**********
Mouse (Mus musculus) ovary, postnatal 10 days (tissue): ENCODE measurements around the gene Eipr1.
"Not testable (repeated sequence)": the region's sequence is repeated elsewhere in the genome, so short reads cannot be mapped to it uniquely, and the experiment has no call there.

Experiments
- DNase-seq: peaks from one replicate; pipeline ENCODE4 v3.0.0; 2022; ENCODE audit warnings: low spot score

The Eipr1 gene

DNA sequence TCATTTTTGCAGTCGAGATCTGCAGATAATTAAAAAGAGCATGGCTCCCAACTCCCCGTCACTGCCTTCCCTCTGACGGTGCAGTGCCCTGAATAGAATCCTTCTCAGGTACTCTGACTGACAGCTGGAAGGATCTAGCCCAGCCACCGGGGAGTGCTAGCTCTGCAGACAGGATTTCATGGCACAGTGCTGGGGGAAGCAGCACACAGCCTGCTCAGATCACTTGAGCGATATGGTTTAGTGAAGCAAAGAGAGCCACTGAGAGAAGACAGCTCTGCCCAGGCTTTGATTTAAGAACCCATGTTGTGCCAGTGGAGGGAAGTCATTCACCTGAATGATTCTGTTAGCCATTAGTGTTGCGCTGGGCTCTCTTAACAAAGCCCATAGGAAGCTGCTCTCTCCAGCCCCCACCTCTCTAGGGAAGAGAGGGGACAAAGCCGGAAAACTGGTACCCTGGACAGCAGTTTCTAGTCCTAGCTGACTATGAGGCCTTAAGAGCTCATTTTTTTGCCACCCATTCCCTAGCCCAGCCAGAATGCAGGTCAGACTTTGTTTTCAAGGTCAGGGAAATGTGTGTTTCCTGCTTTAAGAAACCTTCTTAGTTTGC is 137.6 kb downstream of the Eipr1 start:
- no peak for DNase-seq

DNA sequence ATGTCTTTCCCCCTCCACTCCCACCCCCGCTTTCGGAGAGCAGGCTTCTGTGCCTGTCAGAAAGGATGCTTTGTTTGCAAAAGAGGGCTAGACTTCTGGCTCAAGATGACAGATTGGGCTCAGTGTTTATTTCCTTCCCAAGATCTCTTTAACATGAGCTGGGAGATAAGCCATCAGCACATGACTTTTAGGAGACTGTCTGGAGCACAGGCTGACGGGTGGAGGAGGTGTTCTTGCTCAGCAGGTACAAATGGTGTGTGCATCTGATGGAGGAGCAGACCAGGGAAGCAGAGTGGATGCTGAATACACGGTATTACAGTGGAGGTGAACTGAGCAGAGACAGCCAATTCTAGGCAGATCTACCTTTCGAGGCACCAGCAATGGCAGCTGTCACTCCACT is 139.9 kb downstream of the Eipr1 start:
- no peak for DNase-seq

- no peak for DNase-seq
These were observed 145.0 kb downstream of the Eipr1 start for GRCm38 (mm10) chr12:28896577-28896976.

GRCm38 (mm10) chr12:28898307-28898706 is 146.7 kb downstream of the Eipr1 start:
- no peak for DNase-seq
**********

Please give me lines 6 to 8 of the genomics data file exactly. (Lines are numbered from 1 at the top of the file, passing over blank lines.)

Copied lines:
DNA sequence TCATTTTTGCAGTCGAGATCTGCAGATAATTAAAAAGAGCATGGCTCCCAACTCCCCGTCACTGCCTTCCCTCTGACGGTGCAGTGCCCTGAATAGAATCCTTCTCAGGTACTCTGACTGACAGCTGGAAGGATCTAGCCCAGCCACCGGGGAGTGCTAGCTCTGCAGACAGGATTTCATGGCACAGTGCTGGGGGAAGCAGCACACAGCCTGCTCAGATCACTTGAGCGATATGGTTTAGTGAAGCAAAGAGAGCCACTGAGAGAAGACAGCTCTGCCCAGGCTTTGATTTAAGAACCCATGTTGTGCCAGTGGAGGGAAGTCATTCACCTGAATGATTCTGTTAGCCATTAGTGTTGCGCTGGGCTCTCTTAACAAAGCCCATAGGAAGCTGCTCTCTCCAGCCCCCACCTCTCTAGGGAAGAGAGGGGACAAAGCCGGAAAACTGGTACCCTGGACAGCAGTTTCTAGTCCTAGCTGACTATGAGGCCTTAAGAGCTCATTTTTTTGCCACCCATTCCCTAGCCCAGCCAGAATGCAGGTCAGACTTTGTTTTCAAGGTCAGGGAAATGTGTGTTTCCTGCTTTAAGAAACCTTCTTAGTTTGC is 137.6 kb downstream of the Eipr1 start:
- no peak for DNase-seq

DNA sequence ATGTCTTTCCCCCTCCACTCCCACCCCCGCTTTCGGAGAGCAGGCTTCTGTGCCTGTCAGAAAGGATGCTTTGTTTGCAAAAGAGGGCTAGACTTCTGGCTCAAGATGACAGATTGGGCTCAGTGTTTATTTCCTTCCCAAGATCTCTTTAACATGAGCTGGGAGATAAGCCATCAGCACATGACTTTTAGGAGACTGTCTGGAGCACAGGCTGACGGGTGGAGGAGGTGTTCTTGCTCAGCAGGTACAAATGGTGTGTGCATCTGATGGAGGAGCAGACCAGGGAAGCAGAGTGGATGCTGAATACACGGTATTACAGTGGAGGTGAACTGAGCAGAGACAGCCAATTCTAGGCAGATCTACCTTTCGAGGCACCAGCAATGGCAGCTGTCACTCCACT is 139.9 kb downstream of the Eipr1 start: